iXsystems today announced the BETA release of FreeNAS version 9.3. This FreeNAS update is a significant evolutionary step from previous FreeNAS releases, featuring a simplified and reorganized Web User Interface, support for Windows 2012 clustering, better integration with VMware, a new and more secure update system with roll-back functionality, and hundreds of other technology enhancements. To encourage use of this BETA, iXsystems has committed to making sure that every FreeNAS 9.3-BETA install will be able to upgrade to FreeNAS 9.3-RELEASE seamlessly.

Jordan Hubbard, CTO of iXsystems and Director of the FreeNAS Project, says, “This latest release demonstrates our ongoing commitment to making FreeNAS as secure, reliable, and easy to use as possible. From the reorganization and cleanup of the UI, to the improvements in the update system, and the use of ZFS cloned snapshots for the boot device, the 9.3 version offers many features and enhancements of importance to both the hobbyist and the more technical FreeNAS user. We don’t often make much ado about our BETA launches, but this one is a big step forward for this software. We’re really encouraging the world at large to try this one out and give their feedback so that we can make sure the 9.3-RELEASE is our best ever.”

Updating and applying patches (updates) to the system is now significantly simpler. A secure update server supplies a regular stream of package updates, which are available both as “deltas” from previous release versions and as full packages, rather than the “one large release” model in place for previous FreeNAS versions. The update server can be checked manually, or automatically at intervals, and any available updates downloaded in the background. The user will receive an alert when new updates are available and be given the opportunity to apply them whenever they wish. Users will also be able to choose what kinds of updates to receive, depending on whether they want to use the most recent versions, test future versions, or stay on a single stable branch.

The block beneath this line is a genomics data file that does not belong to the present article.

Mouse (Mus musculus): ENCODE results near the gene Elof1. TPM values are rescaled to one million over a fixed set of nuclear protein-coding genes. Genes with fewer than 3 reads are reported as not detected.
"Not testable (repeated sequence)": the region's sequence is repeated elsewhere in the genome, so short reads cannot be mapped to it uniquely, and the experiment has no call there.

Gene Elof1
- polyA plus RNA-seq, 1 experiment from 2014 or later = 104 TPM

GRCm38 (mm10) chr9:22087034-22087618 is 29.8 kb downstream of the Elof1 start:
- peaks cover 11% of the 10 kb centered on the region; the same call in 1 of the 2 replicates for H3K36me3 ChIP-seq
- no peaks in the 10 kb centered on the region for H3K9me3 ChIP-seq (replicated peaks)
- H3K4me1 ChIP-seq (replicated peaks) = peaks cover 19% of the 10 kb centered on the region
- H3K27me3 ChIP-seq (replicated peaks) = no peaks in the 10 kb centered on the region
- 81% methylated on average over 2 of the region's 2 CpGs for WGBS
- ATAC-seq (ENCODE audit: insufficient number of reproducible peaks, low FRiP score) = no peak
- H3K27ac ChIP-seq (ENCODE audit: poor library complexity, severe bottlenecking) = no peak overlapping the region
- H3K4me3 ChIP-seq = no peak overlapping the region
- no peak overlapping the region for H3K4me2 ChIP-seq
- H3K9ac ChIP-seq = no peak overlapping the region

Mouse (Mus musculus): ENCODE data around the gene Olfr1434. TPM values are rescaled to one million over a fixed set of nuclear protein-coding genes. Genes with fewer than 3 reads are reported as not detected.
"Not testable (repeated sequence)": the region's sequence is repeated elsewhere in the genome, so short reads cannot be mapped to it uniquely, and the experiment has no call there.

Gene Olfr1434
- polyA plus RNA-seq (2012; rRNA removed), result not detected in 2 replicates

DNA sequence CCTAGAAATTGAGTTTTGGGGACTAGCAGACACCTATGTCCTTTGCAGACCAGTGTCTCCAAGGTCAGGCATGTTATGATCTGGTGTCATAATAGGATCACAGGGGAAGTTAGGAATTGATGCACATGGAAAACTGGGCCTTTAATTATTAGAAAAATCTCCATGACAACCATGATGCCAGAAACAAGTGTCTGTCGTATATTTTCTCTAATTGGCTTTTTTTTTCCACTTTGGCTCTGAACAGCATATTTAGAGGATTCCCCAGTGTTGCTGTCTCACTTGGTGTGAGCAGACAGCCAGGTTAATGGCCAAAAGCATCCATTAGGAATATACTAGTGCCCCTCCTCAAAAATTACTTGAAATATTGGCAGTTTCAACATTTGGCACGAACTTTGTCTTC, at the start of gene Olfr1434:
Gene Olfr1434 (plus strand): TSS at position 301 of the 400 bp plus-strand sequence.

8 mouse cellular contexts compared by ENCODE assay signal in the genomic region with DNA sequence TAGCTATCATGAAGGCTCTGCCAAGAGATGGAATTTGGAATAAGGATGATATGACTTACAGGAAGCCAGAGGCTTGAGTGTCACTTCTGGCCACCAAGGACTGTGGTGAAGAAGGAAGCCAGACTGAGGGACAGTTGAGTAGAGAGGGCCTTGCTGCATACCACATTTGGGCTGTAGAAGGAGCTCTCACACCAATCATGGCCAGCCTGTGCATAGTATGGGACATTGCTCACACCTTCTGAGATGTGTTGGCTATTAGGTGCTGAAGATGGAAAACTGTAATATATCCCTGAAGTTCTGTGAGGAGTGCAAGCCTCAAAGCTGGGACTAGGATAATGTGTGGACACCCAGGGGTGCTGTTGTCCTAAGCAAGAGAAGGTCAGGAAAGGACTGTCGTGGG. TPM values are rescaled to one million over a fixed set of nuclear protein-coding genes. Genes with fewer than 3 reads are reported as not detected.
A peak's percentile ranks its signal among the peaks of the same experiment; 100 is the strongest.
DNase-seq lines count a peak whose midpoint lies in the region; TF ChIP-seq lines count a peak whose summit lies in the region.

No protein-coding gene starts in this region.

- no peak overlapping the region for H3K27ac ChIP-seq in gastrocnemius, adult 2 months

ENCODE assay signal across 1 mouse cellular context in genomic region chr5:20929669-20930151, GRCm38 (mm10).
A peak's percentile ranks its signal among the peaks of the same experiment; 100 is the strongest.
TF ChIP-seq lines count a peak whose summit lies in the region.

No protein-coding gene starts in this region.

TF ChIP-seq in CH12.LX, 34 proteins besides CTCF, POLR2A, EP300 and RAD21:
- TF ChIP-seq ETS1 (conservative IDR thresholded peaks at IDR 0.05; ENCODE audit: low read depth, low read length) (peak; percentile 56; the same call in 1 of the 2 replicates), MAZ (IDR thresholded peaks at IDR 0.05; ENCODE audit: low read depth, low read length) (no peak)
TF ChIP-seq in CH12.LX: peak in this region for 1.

Furthermore, a configuration wizard has been added. On a fresh install, this wizard will run at the first login, making it easy to quickly create a volume, its associated share(s), and set various options. Users who still prefer to manually create their volumes and shares can exit the wizard and create these in the usual way. The new set-up wizard can handle the most common types of configuration at installation time, or, as desired, later in the set-up process.

In addition, FreeNAS 9.3 introduces NFSv4 support, including the use of NFS with Kerberos, and allows setting various NFSv4 and Kerberos options from the UI.

Most significantly, FreeNAS now formats the boot device as a ZFS pool rather than a more limited UFS filesystem, allowing a number of new features to be supported. For example, the boot process now uses the GRUB boot loader and provides support for multiple boot environments, allowing easy recovery from a failed upgrade or configuration change.

FreeNAS 9.3 also changes the default iSCSI target from the userland-based istgt to the in-kernel Cam Target Layer (CTL). This adds a number of features, including compatibility with Windows 2012 clustering, support for additional VAAI primitives, and increased performance in most use cases. The snapshot UI has also been enhanced to coordinate snapshots with VMware so that VMs using associated datastore(s) can be restored to a stable state if needed.

Steven Sedory of Vertical Computers says, “We’ve been using FreeNAS for about three years, and in that time all our production boxes have continued to function as designed. If that weren’t enough, iXsystems’ amazing and dedicated team of developers have been very responsive to the feedback of the FreeNAS community. As a result, we now use and recommend FreeNAS for provisioning Cluster Shared Volumes in Microsoft’s Failover Cluster Environment, as well as for large storage arrays that we build for surveillance and other specific applications.”

FreeNAS 9.3 BETA is available at download.freenas.org/9.3/BETA/